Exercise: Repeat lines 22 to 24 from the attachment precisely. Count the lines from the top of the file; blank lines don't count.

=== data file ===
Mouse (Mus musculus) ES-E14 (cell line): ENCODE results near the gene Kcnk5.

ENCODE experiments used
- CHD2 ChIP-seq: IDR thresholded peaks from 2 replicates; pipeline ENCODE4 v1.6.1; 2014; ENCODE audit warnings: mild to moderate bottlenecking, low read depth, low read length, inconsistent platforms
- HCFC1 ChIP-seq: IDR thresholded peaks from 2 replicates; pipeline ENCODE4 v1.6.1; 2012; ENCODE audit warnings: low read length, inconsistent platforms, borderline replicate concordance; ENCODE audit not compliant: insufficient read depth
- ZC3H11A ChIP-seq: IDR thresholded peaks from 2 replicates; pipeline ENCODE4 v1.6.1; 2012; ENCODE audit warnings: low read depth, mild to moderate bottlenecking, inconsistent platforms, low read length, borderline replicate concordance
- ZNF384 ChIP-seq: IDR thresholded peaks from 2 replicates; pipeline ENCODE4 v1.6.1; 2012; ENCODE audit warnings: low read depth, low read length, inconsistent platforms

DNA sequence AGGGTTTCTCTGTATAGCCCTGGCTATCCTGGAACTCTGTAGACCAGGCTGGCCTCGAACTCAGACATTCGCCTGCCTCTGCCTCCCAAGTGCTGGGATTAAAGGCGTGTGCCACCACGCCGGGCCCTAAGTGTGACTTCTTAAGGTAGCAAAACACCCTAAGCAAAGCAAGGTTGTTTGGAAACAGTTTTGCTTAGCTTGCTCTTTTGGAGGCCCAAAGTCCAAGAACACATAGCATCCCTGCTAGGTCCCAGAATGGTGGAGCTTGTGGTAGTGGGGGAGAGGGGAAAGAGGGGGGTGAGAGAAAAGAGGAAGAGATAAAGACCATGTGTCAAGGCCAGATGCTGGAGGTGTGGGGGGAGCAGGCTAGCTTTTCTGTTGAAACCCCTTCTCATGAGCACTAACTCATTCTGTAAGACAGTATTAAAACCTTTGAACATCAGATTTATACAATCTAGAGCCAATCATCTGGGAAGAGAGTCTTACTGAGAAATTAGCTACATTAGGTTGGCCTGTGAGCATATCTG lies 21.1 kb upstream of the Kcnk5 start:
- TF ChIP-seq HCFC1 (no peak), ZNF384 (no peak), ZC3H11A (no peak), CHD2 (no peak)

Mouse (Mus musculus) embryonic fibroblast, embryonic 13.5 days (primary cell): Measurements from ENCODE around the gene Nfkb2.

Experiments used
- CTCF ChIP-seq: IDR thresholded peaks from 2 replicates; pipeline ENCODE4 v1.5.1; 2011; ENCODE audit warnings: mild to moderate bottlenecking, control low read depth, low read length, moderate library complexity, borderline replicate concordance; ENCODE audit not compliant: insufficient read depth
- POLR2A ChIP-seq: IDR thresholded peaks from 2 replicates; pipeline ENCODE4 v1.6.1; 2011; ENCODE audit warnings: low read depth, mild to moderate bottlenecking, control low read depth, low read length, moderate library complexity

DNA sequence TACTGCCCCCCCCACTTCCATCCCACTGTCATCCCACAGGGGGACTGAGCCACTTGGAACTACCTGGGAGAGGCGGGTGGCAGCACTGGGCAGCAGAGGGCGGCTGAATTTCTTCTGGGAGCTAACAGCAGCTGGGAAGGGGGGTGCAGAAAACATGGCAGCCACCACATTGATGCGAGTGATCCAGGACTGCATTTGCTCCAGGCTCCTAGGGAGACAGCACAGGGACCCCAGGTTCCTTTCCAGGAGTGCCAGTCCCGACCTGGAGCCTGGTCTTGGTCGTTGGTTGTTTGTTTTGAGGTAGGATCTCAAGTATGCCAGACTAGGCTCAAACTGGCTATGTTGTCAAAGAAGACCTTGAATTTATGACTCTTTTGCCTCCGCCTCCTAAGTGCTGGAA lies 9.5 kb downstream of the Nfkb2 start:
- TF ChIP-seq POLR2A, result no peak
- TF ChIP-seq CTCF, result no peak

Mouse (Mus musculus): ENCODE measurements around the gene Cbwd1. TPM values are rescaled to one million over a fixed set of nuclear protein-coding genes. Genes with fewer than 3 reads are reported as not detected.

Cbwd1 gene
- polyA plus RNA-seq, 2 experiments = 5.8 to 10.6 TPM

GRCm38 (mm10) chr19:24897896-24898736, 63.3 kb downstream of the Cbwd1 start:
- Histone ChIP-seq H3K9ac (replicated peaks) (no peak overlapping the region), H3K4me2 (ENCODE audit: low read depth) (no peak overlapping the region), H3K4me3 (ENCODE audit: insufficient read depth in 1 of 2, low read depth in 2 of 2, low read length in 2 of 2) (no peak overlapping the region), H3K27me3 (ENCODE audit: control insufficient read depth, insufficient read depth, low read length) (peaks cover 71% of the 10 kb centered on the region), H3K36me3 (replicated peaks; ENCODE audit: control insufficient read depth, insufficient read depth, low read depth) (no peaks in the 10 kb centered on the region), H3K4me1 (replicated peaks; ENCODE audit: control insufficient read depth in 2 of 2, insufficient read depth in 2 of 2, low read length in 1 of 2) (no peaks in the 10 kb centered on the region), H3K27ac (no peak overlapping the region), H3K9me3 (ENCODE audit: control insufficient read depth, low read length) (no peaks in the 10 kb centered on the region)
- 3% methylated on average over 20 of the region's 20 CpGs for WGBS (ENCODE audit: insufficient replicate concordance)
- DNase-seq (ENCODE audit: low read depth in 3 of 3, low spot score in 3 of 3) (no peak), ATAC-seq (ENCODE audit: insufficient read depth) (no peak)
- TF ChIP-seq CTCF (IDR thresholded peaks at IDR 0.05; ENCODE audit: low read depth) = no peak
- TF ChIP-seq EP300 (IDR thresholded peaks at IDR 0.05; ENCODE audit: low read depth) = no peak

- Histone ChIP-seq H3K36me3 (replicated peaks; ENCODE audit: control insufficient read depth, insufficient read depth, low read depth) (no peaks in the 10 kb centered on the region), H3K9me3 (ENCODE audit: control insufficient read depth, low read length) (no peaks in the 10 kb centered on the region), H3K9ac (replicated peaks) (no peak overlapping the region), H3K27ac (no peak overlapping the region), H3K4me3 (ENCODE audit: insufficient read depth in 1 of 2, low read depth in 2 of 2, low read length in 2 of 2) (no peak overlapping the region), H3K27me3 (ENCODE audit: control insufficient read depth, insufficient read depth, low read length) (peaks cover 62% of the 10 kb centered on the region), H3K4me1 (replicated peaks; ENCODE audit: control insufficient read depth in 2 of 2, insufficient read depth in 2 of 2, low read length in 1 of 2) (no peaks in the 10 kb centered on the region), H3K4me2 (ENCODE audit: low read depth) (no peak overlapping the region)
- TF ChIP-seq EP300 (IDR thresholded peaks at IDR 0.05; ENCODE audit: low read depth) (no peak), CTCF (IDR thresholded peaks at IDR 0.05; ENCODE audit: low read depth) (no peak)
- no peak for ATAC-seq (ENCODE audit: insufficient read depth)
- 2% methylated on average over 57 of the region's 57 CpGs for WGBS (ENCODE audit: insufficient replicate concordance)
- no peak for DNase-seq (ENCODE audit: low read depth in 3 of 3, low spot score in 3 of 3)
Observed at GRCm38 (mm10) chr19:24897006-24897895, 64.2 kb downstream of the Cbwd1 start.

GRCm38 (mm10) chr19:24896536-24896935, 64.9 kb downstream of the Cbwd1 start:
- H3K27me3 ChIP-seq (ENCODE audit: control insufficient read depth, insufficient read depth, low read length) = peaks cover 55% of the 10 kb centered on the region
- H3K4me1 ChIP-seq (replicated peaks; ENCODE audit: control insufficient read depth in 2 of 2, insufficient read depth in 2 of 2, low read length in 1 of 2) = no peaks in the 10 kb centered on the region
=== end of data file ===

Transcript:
- DNase-seq (ENCODE audit: low read depth in 3 of 3, low spot score in 3 of 3) (no peak), ATAC-seq (ENCODE audit: insufficient read depth) (no peak)
- TF ChIP-seq CTCF (IDR thresholded peaks at IDR 0.05; ENCODE audit: low read depth) = no peak
- TF ChIP-seq EP300 (IDR thresholded peaks at IDR 0.05; ENCODE audit: low read depth) = no peak